The Debate on Fracking and Climate Change



Unconventional gas extraction (UGE) or hydraulic fracturing is booming in many States across the US and indeed may be expanding worldwide.  Generally, UGE entails injecting 3-5 millions gallons of water, a million pounds of sand and a several hundred gallons of chemicals through a horizontal well to fracture the shale rock which will then yields natural gas and sometimes oil. Researchers and communities have raised concerns about local environmental impacts, like potential chemicals spills, diesel exhaust and heavy truck traffic. However this discussion will focus on climate change impacts of UGE.

(See how the idea FlexEnergy Submitted on Making the Most of Methane)

Natural gas is displacing coal fired power plants to produce electricity and from an environmental standpoint, that reduces many air pollutants like particulate matter, sulfur and mercury.  But one area that is not well understood is the life cycle greenhouse gas (GHG) emissions of UGE that could exacerbate global warming. It is true that natural gas emits around 30% less carbon dioxide (CO2) than coal when burned to produce the same amount of electricity.  But there is another GHG in the UGE process and that’s methane. Methane is the main component of natural gas and it is 25 times more potent than CO2 as a GHG.  Methane can escape to the atmosphere during the development of a UGE well and it leaks from various points in the natural gas pipeline.  Some scientists say that enough methane escapes to the atmosphere during UGE that electricity made from natural gas will emit more life cycle GHG than coal to produce electricity.  But the leakage rate is in dispute by industry who say the leakage is lower which makes it better than coal. In any case, technology innovations that captures and delivers the methane to the pipeline and reduce leakage rates would reduce life cycle GHG emissions of UGE.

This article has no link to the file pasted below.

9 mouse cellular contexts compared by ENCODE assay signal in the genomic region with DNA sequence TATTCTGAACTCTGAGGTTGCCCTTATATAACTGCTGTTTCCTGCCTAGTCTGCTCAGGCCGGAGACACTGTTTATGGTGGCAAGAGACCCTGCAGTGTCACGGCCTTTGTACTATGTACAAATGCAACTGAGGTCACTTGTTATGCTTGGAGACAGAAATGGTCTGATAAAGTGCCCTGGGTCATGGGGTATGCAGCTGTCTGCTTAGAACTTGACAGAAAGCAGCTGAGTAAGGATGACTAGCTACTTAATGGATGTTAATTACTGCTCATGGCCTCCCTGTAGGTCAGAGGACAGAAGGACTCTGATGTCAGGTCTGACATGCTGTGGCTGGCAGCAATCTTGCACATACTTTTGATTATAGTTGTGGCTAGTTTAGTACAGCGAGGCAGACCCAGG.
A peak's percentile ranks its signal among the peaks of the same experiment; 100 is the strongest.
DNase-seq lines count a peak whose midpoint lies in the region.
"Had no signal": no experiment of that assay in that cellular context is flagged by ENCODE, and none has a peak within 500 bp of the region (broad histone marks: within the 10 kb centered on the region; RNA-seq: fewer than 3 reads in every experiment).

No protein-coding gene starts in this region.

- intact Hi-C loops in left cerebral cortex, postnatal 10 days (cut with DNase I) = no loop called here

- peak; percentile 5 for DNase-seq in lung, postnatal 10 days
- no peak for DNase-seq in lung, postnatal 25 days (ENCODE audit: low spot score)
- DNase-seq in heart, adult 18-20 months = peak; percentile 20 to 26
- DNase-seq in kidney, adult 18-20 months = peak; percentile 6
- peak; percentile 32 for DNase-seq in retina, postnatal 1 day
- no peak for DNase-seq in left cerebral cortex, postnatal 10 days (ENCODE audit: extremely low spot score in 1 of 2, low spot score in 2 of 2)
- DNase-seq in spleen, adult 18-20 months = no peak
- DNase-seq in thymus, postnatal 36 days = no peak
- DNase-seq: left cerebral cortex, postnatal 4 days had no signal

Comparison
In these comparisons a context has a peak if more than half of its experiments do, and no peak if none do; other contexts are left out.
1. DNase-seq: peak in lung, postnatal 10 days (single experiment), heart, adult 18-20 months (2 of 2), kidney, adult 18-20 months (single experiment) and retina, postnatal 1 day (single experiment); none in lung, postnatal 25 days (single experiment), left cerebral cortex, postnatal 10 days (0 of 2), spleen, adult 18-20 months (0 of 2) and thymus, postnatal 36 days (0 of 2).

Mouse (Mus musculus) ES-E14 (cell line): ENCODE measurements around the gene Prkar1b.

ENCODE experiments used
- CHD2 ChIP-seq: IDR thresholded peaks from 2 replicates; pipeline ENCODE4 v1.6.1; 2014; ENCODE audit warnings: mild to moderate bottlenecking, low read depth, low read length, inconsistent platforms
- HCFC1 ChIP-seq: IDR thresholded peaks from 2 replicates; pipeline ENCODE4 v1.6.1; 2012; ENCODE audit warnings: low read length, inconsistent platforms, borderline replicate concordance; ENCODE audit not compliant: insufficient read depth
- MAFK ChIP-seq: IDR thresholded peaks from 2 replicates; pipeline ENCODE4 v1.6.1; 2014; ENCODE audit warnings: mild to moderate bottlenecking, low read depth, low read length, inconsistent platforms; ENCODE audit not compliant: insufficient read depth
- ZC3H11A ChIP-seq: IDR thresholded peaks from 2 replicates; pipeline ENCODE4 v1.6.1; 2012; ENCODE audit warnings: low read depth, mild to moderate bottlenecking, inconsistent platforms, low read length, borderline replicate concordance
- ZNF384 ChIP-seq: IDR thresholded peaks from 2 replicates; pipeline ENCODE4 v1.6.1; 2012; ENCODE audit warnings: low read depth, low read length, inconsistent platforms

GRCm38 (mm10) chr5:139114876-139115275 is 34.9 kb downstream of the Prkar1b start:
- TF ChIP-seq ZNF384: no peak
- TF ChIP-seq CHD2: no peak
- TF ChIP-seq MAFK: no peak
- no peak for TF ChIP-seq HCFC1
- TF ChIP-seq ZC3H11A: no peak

(See our Bloomberg Piece on how Osorb wants to clean up natural gas waste water)

To truly assess the GHG emissions from any energy source, all upstream and downstream processes need to be accounted for in a life cycle assessment (LCA).  For example, chemicals, water pumps and sand mining operations are upstream processes that emit GHG and should be factored into UGE.  If a technology can reduce the chemical or sand usage in UGE or recycle water, the life cycle GHG emissions would likely be reduced. Some companies are using liquid nitrogen to reduce the use of water, which should serve to reduce water consumption and potential water contamination.  In LCA, the GHG emissions from the production of liquid nitrogen would be factored in while reducing the GHG emissions for water trucks and pumps.  It is important to measure all technology innovations through the lenses of LCA to support the most environmentally friendly innovations in UGE.

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